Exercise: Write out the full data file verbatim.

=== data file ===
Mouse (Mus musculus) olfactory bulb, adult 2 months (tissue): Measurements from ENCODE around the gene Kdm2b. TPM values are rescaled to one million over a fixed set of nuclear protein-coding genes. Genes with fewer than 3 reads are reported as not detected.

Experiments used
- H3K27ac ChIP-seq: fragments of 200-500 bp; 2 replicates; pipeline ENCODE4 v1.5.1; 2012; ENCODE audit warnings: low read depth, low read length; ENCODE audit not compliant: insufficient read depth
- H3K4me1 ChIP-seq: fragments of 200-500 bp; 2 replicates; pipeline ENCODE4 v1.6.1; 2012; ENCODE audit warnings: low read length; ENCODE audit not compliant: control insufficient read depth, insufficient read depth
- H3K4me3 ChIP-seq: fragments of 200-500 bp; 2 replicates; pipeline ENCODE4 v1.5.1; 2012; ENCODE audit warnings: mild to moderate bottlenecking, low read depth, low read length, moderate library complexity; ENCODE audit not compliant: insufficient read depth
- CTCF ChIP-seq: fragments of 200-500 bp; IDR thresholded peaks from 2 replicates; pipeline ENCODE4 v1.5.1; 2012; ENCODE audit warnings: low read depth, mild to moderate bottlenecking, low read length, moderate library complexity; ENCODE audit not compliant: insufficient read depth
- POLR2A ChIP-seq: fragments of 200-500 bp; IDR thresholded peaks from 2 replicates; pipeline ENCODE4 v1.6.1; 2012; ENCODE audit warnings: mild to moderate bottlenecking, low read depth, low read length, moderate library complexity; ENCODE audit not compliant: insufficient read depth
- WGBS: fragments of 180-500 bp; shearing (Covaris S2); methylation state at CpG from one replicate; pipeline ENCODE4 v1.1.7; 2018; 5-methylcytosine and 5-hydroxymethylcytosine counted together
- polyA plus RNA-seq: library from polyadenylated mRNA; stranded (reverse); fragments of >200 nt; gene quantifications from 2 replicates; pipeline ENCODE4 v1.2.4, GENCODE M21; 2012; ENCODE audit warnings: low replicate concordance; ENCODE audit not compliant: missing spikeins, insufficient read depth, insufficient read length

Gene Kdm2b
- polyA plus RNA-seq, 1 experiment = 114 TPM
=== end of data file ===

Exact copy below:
Mouse (Mus musculus) olfactory bulb, adult 2 months (tissue): Measurements from ENCODE around the gene Kdm2b. TPM values are rescaled to one million over a fixed set of nuclear protein-coding genes. Genes with fewer than 3 reads are reported as not detected.

Experiments used
- H3K27ac ChIP-seq: fragments of 200-500 bp; 2 replicates; pipeline ENCODE4 v1.5.1; 2012; ENCODE audit warnings: low read depth, low read length; ENCODE audit not compliant: insufficient read depth
- H3K4me1 ChIP-seq: fragments of 200-500 bp; 2 replicates; pipeline ENCODE4 v1.6.1; 2012; ENCODE audit warnings: low read length; ENCODE audit not compliant: control insufficient read depth, insufficient read depth
- H3K4me3 ChIP-seq: fragments of 200-500 bp; 2 replicates; pipeline ENCODE4 v1.5.1; 2012; ENCODE audit warnings: mild to moderate bottlenecking, low read depth, low read length, moderate library complexity; ENCODE audit not compliant: insufficient read depth
- CTCF ChIP-seq: fragments of 200-500 bp; IDR thresholded peaks from 2 replicates; pipeline ENCODE4 v1.5.1; 2012; ENCODE audit warnings: low read depth, mild to moderate bottlenecking, low read length, moderate library complexity; ENCODE audit not compliant: insufficient read depth
- POLR2A ChIP-seq: fragments of 200-500 bp; IDR thresholded peaks from 2 replicates; pipeline ENCODE4 v1.6.1; 2012; ENCODE audit warnings: mild to moderate bottlenecking, low read depth, low read length, moderate library complexity; ENCODE audit not compliant: insufficient read depth
- WGBS: fragments of 180-500 bp; shearing (Covaris S2); methylation state at CpG from one replicate; pipeline ENCODE4 v1.1.7; 2018; 5-methylcytosine and 5-hydroxymethylcytosine counted together
- polyA plus RNA-seq: library from polyadenylated mRNA; stranded (reverse); fragments of >200 nt; gene quantifications from 2 replicates; pipeline ENCODE4 v1.2.4, GENCODE M21; 2012; ENCODE audit warnings: low replicate concordance; ENCODE audit not compliant: missing spikeins, insufficient read depth, insufficient read length

Gene Kdm2b
- polyA plus RNA-seq, 1 experiment = 114 TPM